Tom Brady is said to be seeking total exoneration, and it appears he’s entitled to it.

The idea that Brady and the New England Patriots intentionally deflated footballs for a competitive advantage has been discredited by everyone from sidewalk chemists to Web physicists to unlicensed ceramicists, not to mention your own common sense. But most importantly, it is utterly shredded in a new scientific analysis by the American Enterprise Institute, which shows the only inflation problem is in NFL Commissioner Roger Goodell’s head.

The NFL paid millions for a fundamentally flawed report by lawyer Ted Wells that made Brady and the Patriots out to be slam-dunk guilty, based on more than 100 pages of mathematical analysis of ball pressurization … that turns out to be erroneous. The AEI’s report totally rejects the finding that footballs used by the Patriots in the AFC final had a significant drop in air pressure compared to those of the Colts. But the truly damning sentence is this one, buried in its erudite phrasings and equations: “The Wells report’s statistical analysis cannot be replicated by performing the analysis as described in the report,” the AEI concludes.

Translated: The math didn’t add up. It’s a standard principle in science: If you can’t replicate the results, then there is a problem with them. Either you made a mistake or you made it up.

When the AEI analysts looked more closely at how such a mistake could have been made, what they found “astonished” them, said the report’s co-author, Stan Veuger. The Wells report “relies on an unorthodox statistical procedure at odds with the methodology the report describes.” Translation: The Wells report said it would use one equation but then used another to arrive at its numbers.

“It was really clumsy,” Veuger said. “It’s the kind of mistake you’d see in freshman statistics class.”

Normally these “special counsel” reports are airtight documents. The report by Major League Baseball on Pete Rose’s gambling was an unassailable document of 215 pages that included 313 witnesses and seven volumes of exhibits that made it impossible for Rose to fight his banishment. But lately the NFL has begun turning these investigations into campaigns calculated to enhance the commissioner’s profile and powers.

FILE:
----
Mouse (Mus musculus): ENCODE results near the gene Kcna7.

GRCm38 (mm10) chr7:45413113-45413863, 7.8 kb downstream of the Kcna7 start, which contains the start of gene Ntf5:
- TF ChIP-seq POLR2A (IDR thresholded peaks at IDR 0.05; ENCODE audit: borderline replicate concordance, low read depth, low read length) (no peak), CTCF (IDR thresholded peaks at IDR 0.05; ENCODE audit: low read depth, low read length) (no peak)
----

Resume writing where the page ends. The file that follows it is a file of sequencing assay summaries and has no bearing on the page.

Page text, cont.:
And they seem to be written to fit predetermined conclusions.

Twice now Goodell has ginned up scandals that unfairly targeted players and damaged franchises on what turned out to be flawed evidence. Forget his bungled handling of Adrian Peterson and Ray Rice – at least those guys actually did something wrong. In the Deflategate and Bountygate affairs, Goodell hammered people who appear to have done nothing.

The AEI’s entry into Deflategate is important because the institute was a major factor in righting the injustice in Bountygate back in 2012. The commissioner went all hanging judge on the New Orleans Saints, suspending several officials and players for a supposed bonuses system to injure opponents between 2009 and 2011. But then AEI analyzed injury data – something that surely the commissioner should have done. The AEI found that the Saints injured fewer opposing players than all but one team from 2009 to 2011. After AEI’s report was presented, the suspensions were vacated.

AEI is a conservative think tank that normally doesn’t get into sports issues. But this case was too inviting. The discussion of ball pressure in the Wells report was so contested that Veuger and Kevin Hassett, AEI’s director of economic studies, decided to examine it.

“There was a lot of talk about the report not being good,” Veuger said, “and a fairly big chunk of it was stats analysis and data, and we thought, ‘We might as well look at this one and see if it holds up.’ “

Goodell is now in a truly interesting and awkward position. He has said, “I very much look forward to hearing from Mr. Brady and to considering any new information he may bring to my attention.”

Well, here is a boatload of very inconvenient new information.

Does Goodell stand by the Wells report, thus establishing that he’s incapable of fairly considering evidence? Does he try to sidestep the AEI analysis by claiming that the scientific evidence is just a small part of the case against Brady? Trouble is, more than half of the Wells report’s 243 pages is taken up by pressure gauges and pounds-per-square-inch analysis – all of which must be thrown out, according to AEI. If the balls weren’t deflated, then what’s left? One email exchange, in which Brady complained that some game balls against the New York Jets were ludicrously overinflated. Is this evidence of ill intent? Hardly. Brady’s solution to the over-inflation was to suggest the refs check the rulebook.

Or does Goodell do the right thing and rescind Brady’s suspension on the basis of the new info in the AEI report – thus admitting that the league spent millions on a railroading farce? There is trouble for Goodell in that too, because it suggests the league office is either incapable of executing a proper investigation or unwilling to.

The AEI analysis suggests that players’ union director DeMaurice Smith was right that the Wells report “delivered exactly what the client wanted.” It suggests this wasn’t an investigation; it was a frame job by the commissioner’s office, desperate to re-establish authority.

Brady may or may not win his appeal. But there is one sure loser here, trapped in a box of his own making: the commissioner.